Turkey's president on Tuesday questioned the future of relations between Ankara and Moscow after multiple reports of airspace violations by Russian military planes along the Turkish border with Syria.
"Some steps that we do not desire are being taken. It is not suitable for Turkey to accept them," Recep Tayyip Erdogan said during a news conference with Belgium's prime minister in Brussels, Turkey's Hurriyet Daily News reported.
Turkey summoned Russia's ambassador for a second time Monday after what the foreign ministry said was another instance of a Russian aircraft breaching Turkish airspace.
An image grab made from a video released Oct. 5, 2015, by the Russian Defense Ministry reportedly shows a Russian aircraft dropping bombs during an airstrike against Islamic State group's positions at an undisclosed location in Syria.
Turkish Prime Minister Ahmet Davutoglu has warned Moscow that under Turkey's rules of engagement, its fighters are allowed to shoot down any warplane operating in Syria that violates Turkish airspace.
NATO Secretary-General Jens Stoltenberg told reporters Tuesday that the violations do not look like an accident.
"I will not speculate on the motives, I would just reiterate or restate that this is a serious violation of Turkish airspace, it should not happen again, and NATO has expressed strong solidarity with Turkey," Stoltenberg said.
He added that Russia's increased military presence in Syria raises also raises concerns because attacks have been directed not only at Islamic State fighters, but also at opposition groups, and "many civilians have lost their lives."
Marcin Zaborowski, executive vice president of the Center for European Policy Analysis, told VOA's Persian service that Russia is trying to test NATO's limits by violating Tirkish airspace. "It does seem so, that Russia is taking such steps, while Turkey is trying to stay away from the Russia-West tensions," he said.
Later on Tuesday, Russian Defense Ministry spokesman Major General Igor Konashenkov said Turkey's Defense Ministry had proposed establishing a joint working group "to coordinate activities and prevent possible incidents" related to Russian airstrikes aimed at "the destruction of the Islamic State group on the territory of Syria."
Russian planes have been conducting airstrikes in Syria since last week targeting both Islamic State fighters and what it called "terrorist" groups. Syrian President Bashar al-Assad, an ally of Russia, has frequently used the term "terrorist" to describe the rebels who have fought against his government for more than four years.
On Monday, a top Russian lawmaker said "a unit of Russian volunteers," including battle-hardened veterans who fought in eastern Ukraine, may join Syrian government troops fighting Islamic State extremists on the ground.
Admiral Vladimir Komoyedov, in comments to Russia's Interfax-AVN news agency, said Russian involvement on the ground in Syria is "likely," but he did not provide a timetable.
People gather around the rubble of building and destroyed vehicles after an airstrike in Al-Bab on the outskirts of Aleppo, Syria, Oct. 5, 2015, in a photo released by Rased News Network, which is affiliated with Islamic State militants.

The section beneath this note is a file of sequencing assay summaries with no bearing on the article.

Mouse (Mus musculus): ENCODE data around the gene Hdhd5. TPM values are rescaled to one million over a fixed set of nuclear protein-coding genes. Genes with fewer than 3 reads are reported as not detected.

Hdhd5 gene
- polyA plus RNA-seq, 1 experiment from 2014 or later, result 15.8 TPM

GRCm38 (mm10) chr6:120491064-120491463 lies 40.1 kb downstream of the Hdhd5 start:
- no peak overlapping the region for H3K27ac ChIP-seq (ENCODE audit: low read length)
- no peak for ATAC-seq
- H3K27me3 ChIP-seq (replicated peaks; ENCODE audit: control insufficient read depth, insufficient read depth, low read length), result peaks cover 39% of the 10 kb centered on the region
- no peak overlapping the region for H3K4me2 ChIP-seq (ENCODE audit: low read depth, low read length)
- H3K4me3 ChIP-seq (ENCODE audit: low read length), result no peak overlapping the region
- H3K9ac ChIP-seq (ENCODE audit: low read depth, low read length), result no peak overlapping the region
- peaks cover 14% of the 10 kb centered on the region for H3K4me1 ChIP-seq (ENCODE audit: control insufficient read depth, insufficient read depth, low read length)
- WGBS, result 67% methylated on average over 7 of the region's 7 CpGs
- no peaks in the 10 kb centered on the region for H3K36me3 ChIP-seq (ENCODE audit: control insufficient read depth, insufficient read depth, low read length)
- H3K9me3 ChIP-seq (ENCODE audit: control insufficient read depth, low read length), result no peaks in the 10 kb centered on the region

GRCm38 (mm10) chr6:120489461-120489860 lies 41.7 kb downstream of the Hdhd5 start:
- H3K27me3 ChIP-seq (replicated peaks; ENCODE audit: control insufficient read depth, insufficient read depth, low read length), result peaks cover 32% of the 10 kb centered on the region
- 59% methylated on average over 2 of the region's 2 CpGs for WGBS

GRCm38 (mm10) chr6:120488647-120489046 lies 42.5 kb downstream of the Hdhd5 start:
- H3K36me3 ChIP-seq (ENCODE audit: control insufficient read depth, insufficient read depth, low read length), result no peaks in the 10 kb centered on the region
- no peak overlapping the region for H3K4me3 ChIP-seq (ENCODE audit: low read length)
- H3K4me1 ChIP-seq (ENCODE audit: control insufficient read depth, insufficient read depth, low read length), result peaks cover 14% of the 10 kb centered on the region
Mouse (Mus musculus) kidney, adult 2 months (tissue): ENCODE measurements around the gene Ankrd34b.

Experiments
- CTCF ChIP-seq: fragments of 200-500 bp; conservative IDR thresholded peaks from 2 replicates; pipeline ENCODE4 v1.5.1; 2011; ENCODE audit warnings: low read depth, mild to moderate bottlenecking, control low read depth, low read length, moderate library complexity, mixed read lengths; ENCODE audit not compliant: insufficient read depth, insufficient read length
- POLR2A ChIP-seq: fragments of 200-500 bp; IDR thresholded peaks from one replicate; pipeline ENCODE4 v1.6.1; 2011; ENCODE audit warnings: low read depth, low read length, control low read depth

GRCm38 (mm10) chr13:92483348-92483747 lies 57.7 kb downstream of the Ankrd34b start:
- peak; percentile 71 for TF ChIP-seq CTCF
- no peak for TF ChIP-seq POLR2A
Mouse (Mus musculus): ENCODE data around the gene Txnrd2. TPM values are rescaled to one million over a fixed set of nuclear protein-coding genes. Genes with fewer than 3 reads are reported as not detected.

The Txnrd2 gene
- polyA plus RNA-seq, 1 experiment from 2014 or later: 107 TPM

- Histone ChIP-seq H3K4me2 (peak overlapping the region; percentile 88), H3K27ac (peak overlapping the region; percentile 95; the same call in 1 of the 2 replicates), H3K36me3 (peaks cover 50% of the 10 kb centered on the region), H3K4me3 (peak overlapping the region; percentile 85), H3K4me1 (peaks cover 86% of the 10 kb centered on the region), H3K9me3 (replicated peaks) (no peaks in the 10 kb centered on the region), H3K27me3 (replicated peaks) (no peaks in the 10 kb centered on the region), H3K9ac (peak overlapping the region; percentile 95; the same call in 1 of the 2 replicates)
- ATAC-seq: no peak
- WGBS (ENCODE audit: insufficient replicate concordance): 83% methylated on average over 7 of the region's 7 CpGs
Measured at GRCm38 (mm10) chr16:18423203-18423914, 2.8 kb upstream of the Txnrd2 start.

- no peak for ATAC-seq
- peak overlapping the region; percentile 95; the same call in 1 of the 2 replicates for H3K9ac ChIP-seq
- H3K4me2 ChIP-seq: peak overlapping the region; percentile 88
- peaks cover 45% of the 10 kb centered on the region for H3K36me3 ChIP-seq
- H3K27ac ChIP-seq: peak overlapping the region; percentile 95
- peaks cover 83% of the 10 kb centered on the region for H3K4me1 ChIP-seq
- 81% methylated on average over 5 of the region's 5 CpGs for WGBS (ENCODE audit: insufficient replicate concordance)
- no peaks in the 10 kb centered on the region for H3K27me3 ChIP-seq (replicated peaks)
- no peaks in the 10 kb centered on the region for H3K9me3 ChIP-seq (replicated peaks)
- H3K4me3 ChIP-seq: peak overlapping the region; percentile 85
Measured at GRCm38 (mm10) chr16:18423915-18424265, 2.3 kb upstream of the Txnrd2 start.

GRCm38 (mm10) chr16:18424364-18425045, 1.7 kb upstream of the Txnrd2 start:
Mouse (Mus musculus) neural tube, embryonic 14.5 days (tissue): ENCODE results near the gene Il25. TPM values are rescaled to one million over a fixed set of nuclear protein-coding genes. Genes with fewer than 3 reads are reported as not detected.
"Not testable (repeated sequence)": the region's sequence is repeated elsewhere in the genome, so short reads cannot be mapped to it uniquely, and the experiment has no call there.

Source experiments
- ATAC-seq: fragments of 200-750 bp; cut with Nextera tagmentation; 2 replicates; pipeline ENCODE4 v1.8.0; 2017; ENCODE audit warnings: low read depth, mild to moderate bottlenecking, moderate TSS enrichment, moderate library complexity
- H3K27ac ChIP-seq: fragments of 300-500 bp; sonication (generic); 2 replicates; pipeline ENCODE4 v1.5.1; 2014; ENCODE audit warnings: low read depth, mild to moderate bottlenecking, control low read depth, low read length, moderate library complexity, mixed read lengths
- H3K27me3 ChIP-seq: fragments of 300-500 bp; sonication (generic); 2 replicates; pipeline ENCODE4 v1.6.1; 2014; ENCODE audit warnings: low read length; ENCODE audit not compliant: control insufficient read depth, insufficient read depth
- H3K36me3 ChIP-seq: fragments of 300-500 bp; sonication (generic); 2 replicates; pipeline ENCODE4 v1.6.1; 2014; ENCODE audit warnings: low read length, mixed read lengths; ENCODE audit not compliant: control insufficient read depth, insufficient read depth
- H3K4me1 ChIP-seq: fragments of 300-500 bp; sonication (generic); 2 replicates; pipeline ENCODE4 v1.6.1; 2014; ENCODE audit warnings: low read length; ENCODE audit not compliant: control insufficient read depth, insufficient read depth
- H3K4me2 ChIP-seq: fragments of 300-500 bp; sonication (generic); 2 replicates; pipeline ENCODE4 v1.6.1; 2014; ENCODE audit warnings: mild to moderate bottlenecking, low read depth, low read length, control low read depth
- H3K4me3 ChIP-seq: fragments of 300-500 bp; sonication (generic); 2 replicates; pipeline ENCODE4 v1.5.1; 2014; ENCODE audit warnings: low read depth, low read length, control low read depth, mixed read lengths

Remarks by Komoyedov, head of the Russian parliament's defense committee, came in response to unconfirmed media reports that Russian volunteers already have been spotted fighting alongside the Syrian army.
U.S. Defense Secretary Ash Carter on Tuesday did not confirm to reporters the involvement of Russian ground forces, but sharply criticized the idea. Calling the strategy "futile," he said Moscow would be “deepening [its] mistake in Syria" if it’s true.
Overflights called 'unprofessional'
The U.S. State Department on Monday called the intrusions by Russian jets "reckless" and provocative, and Russian military involvement in Syria "a strategic mistake, in general."
The White House also voiced concern, while an unnamed senior U.S. defense official said the intrusions were not accidental. "This was the kind of unprofessional conduct we were hoping to avoid," the official said.
Michael O'Hanlon, a senior analyst at the Brookings Institution, told VOA that, for the moment, he would offer Russia "the benefit of the doubt and assume [the overflights] were a mistake. I don't know that Russia was trying to provoke anybody. I could be wrong," he said. "We'll see if it happens again."
In this photo taken on Saturday, Oct. 3, 2015, Russian military support crew attach a satellite guided bomb to SU-34 jet fighter at Hmeimim airbase in Syria.
Syria's foreign minister, Walid al-Moallem, said Russian airstrikes in his country followed months of preparations, according to the official Syrian news agency SANA on Monday.
Syrian rebels vow to fight Russian forces
Dozens of Syrian insurgent groups on Monday, however, vowed to attack Russian forces in the wake of Moscow's air campaign in the country.
"This new reality requires the region's countries and the allies in specific to hasten in forming a regional alliance to face the Russian-Iranian alliance that occupies Syria," 41 factions said in a statement released by the Ahrar al-Sham group.
Assad said Sunday the entire Middle East would be destroyed if Russia's aerial bombardment of militants opposed to his government does not succeed.
VOA's Dorian Jones contribured to this report from Istanbul.